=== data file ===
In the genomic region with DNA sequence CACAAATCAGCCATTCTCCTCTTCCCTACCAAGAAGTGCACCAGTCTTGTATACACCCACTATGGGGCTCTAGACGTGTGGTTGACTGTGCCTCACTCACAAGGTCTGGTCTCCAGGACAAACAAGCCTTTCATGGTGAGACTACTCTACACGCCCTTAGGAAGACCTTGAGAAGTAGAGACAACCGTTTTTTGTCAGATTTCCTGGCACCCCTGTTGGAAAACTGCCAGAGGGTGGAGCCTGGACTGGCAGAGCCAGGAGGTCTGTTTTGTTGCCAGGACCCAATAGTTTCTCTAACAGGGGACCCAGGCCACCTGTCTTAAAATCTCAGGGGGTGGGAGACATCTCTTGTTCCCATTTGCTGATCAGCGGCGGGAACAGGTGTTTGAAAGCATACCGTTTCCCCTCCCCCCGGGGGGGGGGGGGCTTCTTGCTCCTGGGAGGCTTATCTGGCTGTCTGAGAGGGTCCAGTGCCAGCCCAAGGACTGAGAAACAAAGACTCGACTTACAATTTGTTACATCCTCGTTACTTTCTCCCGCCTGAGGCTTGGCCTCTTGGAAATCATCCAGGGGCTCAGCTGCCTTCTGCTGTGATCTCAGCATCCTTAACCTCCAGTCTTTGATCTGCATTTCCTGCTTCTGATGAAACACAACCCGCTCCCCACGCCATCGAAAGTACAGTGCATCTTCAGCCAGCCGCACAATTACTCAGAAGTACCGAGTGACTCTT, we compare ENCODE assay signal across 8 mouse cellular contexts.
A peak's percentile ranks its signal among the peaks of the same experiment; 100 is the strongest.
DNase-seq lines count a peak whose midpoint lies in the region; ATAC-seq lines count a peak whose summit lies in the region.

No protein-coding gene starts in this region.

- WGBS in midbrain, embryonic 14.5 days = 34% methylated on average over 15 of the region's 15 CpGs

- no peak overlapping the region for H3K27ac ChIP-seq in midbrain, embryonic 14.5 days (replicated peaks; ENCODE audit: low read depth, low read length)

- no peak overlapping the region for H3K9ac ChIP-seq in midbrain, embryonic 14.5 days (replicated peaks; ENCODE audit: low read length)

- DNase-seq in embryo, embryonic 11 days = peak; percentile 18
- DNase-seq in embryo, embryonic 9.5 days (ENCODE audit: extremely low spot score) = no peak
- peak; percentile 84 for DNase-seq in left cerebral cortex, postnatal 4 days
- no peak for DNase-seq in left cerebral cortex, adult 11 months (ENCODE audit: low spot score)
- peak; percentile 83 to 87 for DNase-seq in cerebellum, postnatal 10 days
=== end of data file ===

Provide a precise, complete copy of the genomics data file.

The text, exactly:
In the genomic region with DNA sequence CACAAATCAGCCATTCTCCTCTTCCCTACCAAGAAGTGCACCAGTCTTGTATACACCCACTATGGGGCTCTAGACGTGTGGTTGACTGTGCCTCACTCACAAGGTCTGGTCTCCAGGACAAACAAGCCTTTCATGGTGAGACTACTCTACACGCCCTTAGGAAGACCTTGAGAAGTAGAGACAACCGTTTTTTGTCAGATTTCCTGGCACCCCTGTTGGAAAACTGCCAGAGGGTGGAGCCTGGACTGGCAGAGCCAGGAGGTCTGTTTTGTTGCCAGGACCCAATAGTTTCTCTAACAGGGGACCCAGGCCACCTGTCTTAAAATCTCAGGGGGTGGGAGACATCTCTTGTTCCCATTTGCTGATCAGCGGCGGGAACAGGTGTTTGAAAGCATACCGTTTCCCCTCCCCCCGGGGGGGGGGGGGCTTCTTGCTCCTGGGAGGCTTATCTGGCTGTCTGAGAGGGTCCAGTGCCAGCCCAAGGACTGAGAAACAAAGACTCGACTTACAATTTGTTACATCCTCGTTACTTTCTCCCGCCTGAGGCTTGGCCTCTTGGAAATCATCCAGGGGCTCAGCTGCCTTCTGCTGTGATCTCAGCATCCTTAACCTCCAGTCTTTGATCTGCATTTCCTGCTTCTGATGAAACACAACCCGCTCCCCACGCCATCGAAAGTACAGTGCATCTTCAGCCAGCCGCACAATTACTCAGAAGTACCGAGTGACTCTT, we compare ENCODE assay signal across 8 mouse cellular contexts.
A peak's percentile ranks its signal among the peaks of the same experiment; 100 is the strongest.
DNase-seq lines count a peak whose midpoint lies in the region; ATAC-seq lines count a peak whose summit lies in the region.

No protein-coding gene starts in this region.

- WGBS in midbrain, embryonic 14.5 days = 34% methylated on average over 15 of the region's 15 CpGs

- no peak overlapping the region for H3K27ac ChIP-seq in midbrain, embryonic 14.5 days (replicated peaks; ENCODE audit: low read depth, low read length)

- no peak overlapping the region for H3K9ac ChIP-seq in midbrain, embryonic 14.5 days (replicated peaks; ENCODE audit: low read length)

- DNase-seq in embryo, embryonic 11 days = peak; percentile 18
- DNase-seq in embryo, embryonic 9.5 days (ENCODE audit: extremely low spot score) = no peak
- peak; percentile 84 for DNase-seq in left cerebral cortex, postnatal 4 days
- no peak for DNase-seq in left cerebral cortex, adult 11 months (ENCODE audit: low spot score)
- peak; percentile 83 to 87 for DNase-seq in cerebellum, postnatal 10 days